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Vincent Tong
Vincent Tong

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RESET CSS & Normalize.css

If you're like me, adding CSS (cascading style sheets) to your projects is one of the most fun parts of developing a webpage. It's the part of the job that really lets you give your project some color, and bring it to life. However, there are many things about webpage styling that you don't really notice in the beginning.

For example, take this very basic html document I've created:

<!DOCTYPE html>
  <html lang="en">
    <head>
      <title>Vincent's Webpage</title>
    </head>

    <body>
      <main>
        <header>
          <nav>
            <ul>
              <li><a href="#">Home</a></li>
              <li><a href="#">Gallery</a></li>
              <li><a href="#">Contact</a></li>
            </ul>
          </nav>
          <h1>H1 Heading</h1>
          <h2>H2 Heading</h2>
        </header>

        <section class="info">
          <p class="description"> paragraph element
        <section class="examples">
          <ul>Example List
            <li>listItem1</li>
            <li>listItem2</li>
            <li>listItem3</li>
          </ul>
          <button>THIS IS A BUTTON</button>
          <input type="checkbox"> THIS IS A CHECKBOX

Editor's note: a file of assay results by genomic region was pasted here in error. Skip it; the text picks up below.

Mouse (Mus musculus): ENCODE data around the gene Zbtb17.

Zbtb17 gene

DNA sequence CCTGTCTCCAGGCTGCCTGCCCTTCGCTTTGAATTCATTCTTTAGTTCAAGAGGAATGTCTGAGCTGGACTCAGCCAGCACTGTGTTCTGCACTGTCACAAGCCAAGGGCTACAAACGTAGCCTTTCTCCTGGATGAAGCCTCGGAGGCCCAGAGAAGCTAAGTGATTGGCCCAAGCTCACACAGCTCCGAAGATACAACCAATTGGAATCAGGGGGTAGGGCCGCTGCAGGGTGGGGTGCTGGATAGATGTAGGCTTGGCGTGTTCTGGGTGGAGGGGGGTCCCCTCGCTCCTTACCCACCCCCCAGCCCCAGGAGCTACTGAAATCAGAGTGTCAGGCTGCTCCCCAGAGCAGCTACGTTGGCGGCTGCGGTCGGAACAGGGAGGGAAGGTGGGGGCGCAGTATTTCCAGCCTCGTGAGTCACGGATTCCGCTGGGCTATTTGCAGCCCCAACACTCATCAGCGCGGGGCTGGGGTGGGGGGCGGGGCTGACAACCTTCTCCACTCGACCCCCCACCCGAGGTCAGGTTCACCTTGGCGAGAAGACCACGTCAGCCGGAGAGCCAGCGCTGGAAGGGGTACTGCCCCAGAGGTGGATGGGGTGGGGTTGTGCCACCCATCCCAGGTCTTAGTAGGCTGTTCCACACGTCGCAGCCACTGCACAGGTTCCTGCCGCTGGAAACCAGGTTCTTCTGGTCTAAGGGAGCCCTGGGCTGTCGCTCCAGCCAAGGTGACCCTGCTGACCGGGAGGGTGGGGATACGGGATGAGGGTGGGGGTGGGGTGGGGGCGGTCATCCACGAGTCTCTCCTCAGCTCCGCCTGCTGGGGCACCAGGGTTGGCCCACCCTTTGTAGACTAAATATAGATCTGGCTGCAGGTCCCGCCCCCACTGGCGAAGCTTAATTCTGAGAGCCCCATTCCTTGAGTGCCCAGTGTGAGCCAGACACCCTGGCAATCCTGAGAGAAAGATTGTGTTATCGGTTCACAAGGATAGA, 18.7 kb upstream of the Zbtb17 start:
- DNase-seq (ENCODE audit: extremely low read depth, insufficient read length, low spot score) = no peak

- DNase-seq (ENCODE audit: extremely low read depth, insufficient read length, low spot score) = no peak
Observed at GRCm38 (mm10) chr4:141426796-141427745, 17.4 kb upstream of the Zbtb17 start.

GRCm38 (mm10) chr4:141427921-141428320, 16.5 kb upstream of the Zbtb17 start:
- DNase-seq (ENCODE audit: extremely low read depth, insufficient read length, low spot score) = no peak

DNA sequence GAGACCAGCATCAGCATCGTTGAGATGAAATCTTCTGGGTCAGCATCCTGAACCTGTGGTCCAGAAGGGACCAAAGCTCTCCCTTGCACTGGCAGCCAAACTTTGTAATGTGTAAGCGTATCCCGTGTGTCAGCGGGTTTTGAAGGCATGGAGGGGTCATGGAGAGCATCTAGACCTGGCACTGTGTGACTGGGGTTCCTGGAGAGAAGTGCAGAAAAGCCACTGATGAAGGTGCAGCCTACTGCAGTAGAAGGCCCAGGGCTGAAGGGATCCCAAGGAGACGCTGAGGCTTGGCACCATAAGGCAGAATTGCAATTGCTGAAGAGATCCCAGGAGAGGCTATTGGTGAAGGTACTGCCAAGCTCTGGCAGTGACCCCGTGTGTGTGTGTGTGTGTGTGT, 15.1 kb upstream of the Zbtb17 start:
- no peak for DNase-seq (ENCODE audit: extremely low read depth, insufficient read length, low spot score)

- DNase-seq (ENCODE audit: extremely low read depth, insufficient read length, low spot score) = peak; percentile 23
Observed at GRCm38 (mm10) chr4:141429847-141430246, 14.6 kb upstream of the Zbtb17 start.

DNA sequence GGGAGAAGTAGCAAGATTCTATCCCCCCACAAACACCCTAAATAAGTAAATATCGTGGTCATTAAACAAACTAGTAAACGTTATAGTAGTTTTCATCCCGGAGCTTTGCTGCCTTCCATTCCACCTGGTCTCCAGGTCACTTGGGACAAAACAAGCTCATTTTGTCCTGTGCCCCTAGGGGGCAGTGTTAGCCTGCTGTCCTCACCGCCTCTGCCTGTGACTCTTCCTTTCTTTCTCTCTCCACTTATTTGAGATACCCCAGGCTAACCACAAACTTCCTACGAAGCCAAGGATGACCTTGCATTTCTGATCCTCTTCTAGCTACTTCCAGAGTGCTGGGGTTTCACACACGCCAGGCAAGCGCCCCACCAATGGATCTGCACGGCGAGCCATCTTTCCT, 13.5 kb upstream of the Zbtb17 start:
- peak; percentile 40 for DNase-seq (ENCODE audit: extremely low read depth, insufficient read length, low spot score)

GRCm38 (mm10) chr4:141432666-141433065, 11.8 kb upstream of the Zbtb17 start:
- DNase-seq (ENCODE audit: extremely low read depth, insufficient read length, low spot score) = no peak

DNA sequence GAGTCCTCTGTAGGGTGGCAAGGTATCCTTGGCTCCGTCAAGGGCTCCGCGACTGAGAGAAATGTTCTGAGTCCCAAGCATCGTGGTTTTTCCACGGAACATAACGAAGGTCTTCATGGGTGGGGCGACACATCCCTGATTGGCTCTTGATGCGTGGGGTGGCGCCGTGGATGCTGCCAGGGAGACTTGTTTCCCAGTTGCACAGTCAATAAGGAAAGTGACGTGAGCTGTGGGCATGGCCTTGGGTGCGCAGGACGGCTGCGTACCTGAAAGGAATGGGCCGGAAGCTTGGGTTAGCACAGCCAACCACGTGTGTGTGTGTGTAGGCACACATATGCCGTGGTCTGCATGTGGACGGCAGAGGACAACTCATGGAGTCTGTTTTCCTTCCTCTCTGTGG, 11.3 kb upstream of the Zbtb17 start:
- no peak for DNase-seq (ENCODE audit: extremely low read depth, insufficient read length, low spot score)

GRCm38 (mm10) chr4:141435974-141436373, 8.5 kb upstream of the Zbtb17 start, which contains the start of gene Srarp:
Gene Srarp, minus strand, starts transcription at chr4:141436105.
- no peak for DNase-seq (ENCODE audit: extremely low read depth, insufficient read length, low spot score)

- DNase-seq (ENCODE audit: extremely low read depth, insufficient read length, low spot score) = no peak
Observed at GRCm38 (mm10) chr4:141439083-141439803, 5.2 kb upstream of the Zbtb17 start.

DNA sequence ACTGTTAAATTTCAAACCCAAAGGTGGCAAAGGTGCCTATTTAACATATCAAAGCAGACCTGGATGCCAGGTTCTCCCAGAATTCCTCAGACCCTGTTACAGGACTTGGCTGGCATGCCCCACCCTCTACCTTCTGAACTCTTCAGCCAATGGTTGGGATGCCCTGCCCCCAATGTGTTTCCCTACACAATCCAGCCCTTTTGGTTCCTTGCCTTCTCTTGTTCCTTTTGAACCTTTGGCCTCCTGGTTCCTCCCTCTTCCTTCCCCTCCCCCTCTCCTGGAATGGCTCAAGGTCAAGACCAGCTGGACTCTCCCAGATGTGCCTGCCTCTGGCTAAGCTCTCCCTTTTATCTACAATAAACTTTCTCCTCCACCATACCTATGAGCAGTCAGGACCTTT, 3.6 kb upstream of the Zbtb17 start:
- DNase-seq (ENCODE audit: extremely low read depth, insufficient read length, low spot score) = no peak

<select>
            <option>Select Option 1</option>
            <option>Select Option 2</option>
          </select>
      </main>

    </body>
  </html>
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From a quick glance you can see that there are few different html elements incorporated, such has: headers, hyperlinks, paragraphs, list items, buttons, etc.

As you'd expect this is what this very basic webpage would look like:

Webpage Example

But ask yourself these questions:

  • Why are the headers bold?
  • Why is an H1 heading a different size than an H2?
  • When you click a hyperlink, why did it turn purple?

We have never added any css styling of our own to these elements and yet here they are, all dressed by themselves with no help from us. They grow up so fast.

Don't let these few unanswered questions haunt you at night. The short and simple answer is: Browser Defaults.

Did you know that different browsers have their own default style settings? It might be hard to tell at first but take a look at this side-by-side comparison between some popular browsers used today.

Browser Comparisons

Some aspects may be more difficult to distinguish amongst browsers such as the hyperlinks and headings. However, this becomes much clearer when we look at certain elements such as the checkbox and the drop down menu items. As you saw, these styles are specific to each individual browser.

Detailed lists of specific browser stylings can be found here:

The purpose for these browser defaults is so that pages are rendered with more uniformity and consistency if we developers don't specify them ourselves. But what if we didn't want our page to incorporate any of the styles that have been preset? Would we have to go in and change/undo every preset style change that the browser set for them? That seems rather excessive. Fortunately for us there are methods which we can use to make that process more efficient. These methods are called CSS Resets.

CSS RESETS

There are a few ways to implement css resets on your page:

The first is the Universal Selector: